Going out to eat can sometimes be a hassle, or troublesome, no matter what. Long lines, trying to take the entire family, and busy schedules can sometimes make it difficult to enjoy the perfect meal out. Because the Americans with Disabilities Act (ADA) was first enacted in 1992, you would think that most handicap requirements for restaurants are set in place by now.
However, that is not always the case. It can still be a struggle to find wheelchair accessible restaurants that are comfortable enough for patrons to enjoy them, and there are a few things to keep in mind before dining out.
Wheelchair Accessible Restaurants: What Does the ADA Require of a Restaurant?
Every restaurant must be up to code to make sure that it is accessible for people with disabilities. This means not only those in wheelchairs, but everyone with a disability. However, many violations of code deal strictly with those in wheelchairs. If you’re wondering, “what does the ADA require of a restaurant?”, there are a few key things.
Some answers to some of the more popular questions or concerns regarding wheelchair accessible restaurants are:
- Are restaurants required to have handicap parking?
Yes, this is an absolute necessity. There must be one handicap accessible spot for every other 25 spots in the lot. (Additionally, this holds true for most businesses). Going even further, the slope must be 2 percent or less in order to accommodate a wheelchair.
- What are ADA restaurant seating requirements and what are ADA restaurant table requirements?
In addition to the actual number of seats, a patron in a wheelchair must be able to navigate about the building easily so that they can enjoy a meal as well. In general, the space between aisles and fixed seats must be at least 36 inches wide, and tables must be a certain height to accommodate wheelchairs. If you’re wondering “how many handicap seats are required in a restaurant to make it a wheelchair accessible restaurant?”, there is no specific number. If all other guidelines are met, chairs should be able to pull out and a wheelchair should be able to be placed comfortably.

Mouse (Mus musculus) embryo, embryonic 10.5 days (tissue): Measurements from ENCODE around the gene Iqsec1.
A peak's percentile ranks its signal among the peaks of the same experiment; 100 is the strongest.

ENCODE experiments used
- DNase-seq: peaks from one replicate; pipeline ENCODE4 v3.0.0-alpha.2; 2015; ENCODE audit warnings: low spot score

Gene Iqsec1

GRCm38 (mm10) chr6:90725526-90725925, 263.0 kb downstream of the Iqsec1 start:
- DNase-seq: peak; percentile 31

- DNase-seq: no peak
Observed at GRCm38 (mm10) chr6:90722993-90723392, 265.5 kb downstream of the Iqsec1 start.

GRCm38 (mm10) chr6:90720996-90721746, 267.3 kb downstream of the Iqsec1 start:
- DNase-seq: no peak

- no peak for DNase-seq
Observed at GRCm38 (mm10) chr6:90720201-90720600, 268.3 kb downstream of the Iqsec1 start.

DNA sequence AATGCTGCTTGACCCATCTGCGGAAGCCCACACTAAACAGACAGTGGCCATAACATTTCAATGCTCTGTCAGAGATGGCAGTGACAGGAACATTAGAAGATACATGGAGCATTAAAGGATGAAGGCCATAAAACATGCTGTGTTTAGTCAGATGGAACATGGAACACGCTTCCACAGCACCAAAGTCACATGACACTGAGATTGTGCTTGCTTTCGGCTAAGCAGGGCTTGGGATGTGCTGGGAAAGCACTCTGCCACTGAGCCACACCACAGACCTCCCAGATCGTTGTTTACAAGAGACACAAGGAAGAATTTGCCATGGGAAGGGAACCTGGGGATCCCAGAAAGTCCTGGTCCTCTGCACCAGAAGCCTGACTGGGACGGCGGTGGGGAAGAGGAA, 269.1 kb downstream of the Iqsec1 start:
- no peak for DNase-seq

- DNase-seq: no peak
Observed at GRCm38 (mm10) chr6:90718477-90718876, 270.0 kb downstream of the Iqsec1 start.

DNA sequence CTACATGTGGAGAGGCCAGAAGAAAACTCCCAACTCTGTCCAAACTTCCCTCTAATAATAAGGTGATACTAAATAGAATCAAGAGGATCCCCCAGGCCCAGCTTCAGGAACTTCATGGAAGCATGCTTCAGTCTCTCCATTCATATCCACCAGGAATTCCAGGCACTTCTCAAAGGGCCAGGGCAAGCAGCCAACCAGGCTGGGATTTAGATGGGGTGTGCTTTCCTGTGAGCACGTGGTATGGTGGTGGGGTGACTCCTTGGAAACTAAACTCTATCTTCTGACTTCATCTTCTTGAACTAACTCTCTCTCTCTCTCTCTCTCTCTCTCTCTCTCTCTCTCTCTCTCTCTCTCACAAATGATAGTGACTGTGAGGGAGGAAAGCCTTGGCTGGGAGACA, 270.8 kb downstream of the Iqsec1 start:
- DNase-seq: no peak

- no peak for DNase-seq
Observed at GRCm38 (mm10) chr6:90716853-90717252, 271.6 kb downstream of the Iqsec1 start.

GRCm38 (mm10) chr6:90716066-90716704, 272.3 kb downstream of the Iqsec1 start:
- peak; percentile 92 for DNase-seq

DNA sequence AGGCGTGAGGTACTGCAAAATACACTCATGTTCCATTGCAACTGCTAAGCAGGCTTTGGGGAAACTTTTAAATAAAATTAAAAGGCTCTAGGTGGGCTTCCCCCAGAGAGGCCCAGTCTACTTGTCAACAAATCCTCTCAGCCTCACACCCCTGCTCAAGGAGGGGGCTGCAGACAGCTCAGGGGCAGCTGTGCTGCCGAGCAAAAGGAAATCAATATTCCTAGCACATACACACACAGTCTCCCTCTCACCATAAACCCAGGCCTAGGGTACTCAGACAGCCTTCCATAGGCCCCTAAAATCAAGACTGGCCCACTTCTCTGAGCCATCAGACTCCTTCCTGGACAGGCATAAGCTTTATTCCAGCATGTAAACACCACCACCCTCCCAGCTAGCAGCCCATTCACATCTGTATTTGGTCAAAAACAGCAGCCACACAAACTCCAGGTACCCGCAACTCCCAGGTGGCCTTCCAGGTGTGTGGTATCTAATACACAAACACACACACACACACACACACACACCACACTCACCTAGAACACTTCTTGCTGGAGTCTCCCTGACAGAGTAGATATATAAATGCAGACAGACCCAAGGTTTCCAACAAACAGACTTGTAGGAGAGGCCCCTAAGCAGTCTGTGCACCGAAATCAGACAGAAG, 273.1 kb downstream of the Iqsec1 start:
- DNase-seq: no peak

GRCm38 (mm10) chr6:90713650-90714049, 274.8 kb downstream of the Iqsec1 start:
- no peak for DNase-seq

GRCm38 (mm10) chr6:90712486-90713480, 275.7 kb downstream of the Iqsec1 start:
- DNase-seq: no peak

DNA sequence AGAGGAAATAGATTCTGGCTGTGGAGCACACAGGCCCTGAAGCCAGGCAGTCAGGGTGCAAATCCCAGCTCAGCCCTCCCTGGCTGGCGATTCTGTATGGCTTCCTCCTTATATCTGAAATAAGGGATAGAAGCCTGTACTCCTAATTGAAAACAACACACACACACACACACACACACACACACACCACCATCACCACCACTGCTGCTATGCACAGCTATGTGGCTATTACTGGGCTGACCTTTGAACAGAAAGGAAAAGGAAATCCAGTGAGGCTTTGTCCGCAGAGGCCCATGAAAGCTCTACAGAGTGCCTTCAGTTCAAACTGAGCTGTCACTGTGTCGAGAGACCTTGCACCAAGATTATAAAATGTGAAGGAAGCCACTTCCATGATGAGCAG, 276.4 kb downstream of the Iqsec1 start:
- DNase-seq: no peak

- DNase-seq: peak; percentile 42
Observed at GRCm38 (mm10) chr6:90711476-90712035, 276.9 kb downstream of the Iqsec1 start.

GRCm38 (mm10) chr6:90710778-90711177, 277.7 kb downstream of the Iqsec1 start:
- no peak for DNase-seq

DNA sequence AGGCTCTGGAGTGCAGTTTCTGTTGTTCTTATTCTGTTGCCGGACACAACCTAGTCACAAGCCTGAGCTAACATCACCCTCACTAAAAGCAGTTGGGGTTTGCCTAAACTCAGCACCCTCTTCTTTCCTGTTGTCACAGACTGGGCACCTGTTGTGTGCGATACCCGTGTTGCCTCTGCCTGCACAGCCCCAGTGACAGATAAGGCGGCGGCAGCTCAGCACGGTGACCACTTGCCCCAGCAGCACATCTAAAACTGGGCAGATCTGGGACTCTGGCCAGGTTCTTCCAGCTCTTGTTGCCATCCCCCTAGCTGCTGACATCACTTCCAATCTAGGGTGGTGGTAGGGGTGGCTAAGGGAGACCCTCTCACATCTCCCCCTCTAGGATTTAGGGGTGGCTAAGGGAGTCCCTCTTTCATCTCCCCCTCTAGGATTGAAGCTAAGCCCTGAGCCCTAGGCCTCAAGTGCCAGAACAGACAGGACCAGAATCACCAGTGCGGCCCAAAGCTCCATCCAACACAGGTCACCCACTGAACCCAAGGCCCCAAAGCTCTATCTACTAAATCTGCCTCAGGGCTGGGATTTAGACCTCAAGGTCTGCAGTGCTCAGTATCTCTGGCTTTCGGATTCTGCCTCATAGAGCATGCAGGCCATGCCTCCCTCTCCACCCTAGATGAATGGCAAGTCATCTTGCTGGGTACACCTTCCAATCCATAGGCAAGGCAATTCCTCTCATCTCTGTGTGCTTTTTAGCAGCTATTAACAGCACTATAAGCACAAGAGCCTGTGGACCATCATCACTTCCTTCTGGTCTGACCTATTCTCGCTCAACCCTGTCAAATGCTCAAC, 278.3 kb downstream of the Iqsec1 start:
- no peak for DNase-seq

Another fact to note is that wheelchair-accessible restaurants must provide lifts or ramps if there are any type of stairs that block the way to the dining room or restroom facilities.
Unfortunately, this can cause some issues because restaurants built before the 1993 cutoff date do not have to completely come up to code if they do not want to. Patrons often report that staff have been rude, or that the restaurant does not meet any ADA standards. You can always file a direct complaint by writing to ADA.firstname.lastname@example.org.
Finding Wheelchair Accessible Restaurants Near Me
If you’re wondering how to find the best restaurants with disabled facilities near you, there is no set “search,” per se, but a few things to keep in mind. Remember that sites with self-ratings (such as Yelp or TripAdvisor) can often provide the best information when it comes to issues like this, as patrons are always quick to report if they’ve had a wonderful or bad experience.
Calling the restaurant beforehand is always an option, and asking how well the ADA requirements are followed, and if there is ample handicap parking, comfortable areas to sit, etc. Remember, if the staff is rude or noncompliant, you have the right to complain immediately, without even visiting the restaurant. There is also a relatively new app called Wheelmap that enables you to find handicap accessible places across the board, such as hiking trails and vacation spots, not just wheelchair accessible restaurants.
If you need more information about your rights and the ADA, are a caregiver or a business owner who wants to make your place of business more ADA-compliant by adding ramps or lifts, contact Williams Lift Co. today to speak with a member of our professional staff.